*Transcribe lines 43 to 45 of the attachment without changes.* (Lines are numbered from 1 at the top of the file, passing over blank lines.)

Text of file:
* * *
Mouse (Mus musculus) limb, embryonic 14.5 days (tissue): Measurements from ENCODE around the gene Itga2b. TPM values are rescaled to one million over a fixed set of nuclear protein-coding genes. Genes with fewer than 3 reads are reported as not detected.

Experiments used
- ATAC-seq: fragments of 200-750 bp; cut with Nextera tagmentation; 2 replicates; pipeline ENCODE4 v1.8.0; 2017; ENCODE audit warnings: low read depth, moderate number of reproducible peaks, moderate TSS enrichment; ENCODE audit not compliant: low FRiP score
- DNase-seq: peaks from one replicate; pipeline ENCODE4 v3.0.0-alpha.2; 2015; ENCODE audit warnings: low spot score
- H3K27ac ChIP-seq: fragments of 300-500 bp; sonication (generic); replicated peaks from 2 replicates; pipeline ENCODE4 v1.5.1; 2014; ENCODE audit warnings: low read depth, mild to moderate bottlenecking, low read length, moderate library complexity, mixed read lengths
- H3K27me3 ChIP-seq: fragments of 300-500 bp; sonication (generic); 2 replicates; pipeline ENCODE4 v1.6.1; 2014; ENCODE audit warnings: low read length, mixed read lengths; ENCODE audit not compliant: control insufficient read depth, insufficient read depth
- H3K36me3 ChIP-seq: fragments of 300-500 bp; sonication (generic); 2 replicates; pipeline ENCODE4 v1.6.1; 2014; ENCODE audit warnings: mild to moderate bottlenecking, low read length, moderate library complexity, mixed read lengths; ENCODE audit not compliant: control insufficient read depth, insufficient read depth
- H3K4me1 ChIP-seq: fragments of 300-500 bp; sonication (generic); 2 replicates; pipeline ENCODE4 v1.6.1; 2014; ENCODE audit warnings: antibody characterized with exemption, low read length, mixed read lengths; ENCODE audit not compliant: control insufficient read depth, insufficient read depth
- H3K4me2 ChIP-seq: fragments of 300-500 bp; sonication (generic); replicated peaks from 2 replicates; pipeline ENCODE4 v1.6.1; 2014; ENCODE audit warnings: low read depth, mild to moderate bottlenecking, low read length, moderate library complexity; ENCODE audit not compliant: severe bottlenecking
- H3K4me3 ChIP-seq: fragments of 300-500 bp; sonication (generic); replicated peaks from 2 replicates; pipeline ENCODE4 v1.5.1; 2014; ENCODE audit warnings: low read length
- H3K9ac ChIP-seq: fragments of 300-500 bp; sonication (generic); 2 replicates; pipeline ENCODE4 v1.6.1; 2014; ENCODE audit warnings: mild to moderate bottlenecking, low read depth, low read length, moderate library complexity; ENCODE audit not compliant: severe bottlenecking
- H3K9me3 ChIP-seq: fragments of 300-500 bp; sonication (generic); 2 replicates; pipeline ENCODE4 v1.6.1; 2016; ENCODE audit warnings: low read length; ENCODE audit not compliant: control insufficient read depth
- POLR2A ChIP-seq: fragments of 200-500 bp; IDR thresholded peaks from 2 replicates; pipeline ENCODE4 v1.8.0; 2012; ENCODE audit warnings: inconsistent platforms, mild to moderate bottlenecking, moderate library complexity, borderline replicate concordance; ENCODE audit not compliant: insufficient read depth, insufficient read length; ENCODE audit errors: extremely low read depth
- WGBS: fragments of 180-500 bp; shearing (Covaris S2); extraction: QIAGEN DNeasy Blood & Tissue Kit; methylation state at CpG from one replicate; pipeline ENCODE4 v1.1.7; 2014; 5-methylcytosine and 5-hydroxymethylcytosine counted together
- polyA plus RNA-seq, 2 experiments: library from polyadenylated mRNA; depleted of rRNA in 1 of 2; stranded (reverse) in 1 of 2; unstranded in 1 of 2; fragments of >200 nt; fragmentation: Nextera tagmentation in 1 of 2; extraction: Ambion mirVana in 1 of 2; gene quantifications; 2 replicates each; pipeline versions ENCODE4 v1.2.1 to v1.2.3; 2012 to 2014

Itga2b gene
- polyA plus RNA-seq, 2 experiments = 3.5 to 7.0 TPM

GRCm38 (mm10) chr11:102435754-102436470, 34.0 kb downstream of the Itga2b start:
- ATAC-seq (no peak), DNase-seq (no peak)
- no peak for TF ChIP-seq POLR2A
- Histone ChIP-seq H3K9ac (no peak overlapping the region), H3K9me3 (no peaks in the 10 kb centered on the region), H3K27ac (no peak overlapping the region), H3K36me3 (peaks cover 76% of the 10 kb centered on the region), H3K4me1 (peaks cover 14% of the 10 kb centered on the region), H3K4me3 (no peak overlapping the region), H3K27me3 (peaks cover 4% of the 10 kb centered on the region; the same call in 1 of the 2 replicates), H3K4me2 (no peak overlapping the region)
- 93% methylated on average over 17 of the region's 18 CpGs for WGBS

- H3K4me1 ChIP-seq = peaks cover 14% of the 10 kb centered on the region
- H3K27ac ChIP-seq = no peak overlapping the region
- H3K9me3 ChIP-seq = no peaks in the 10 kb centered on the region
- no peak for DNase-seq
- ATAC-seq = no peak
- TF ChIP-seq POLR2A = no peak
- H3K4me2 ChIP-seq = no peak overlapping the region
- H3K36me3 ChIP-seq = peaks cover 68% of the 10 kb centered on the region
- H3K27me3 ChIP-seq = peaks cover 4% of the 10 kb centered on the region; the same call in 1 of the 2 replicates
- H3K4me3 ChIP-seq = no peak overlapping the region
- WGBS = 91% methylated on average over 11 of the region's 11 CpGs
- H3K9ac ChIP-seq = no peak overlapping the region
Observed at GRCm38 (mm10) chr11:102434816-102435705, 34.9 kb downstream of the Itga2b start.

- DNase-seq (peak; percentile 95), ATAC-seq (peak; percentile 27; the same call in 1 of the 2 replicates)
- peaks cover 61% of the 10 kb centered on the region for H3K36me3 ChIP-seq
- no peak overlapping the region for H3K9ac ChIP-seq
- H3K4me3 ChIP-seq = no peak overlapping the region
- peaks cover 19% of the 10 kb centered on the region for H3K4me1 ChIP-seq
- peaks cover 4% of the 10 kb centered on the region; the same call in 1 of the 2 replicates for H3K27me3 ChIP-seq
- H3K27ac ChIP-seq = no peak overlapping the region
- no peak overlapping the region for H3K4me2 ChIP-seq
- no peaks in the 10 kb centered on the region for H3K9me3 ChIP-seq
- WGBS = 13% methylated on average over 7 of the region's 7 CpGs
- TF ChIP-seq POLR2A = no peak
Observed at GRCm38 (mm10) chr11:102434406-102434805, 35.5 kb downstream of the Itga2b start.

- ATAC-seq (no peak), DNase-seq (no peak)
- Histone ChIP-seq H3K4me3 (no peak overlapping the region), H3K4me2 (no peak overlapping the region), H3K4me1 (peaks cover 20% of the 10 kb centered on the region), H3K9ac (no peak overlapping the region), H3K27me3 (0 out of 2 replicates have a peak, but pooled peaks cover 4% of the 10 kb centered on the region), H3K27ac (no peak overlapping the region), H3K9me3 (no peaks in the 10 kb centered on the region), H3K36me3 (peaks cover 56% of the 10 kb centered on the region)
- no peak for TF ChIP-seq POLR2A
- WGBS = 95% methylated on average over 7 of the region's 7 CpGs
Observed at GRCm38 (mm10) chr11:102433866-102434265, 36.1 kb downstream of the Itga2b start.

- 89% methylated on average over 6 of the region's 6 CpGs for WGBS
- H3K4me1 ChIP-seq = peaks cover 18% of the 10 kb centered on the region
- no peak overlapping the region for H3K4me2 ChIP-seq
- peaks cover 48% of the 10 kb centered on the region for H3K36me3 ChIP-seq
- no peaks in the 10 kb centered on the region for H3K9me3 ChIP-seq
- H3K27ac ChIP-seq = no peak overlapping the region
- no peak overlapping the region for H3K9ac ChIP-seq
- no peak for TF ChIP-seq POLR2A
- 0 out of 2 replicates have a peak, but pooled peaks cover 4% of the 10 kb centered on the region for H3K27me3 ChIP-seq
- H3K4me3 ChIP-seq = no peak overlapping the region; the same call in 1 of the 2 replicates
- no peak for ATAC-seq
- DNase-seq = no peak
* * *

- no peak overlapping the region for H3K4me2 ChIP-seq
- no peaks in the 10 kb centered on the region for H3K9me3 ChIP-seq
- WGBS = 13% methylated on average over 7 of the region's 7 CpGs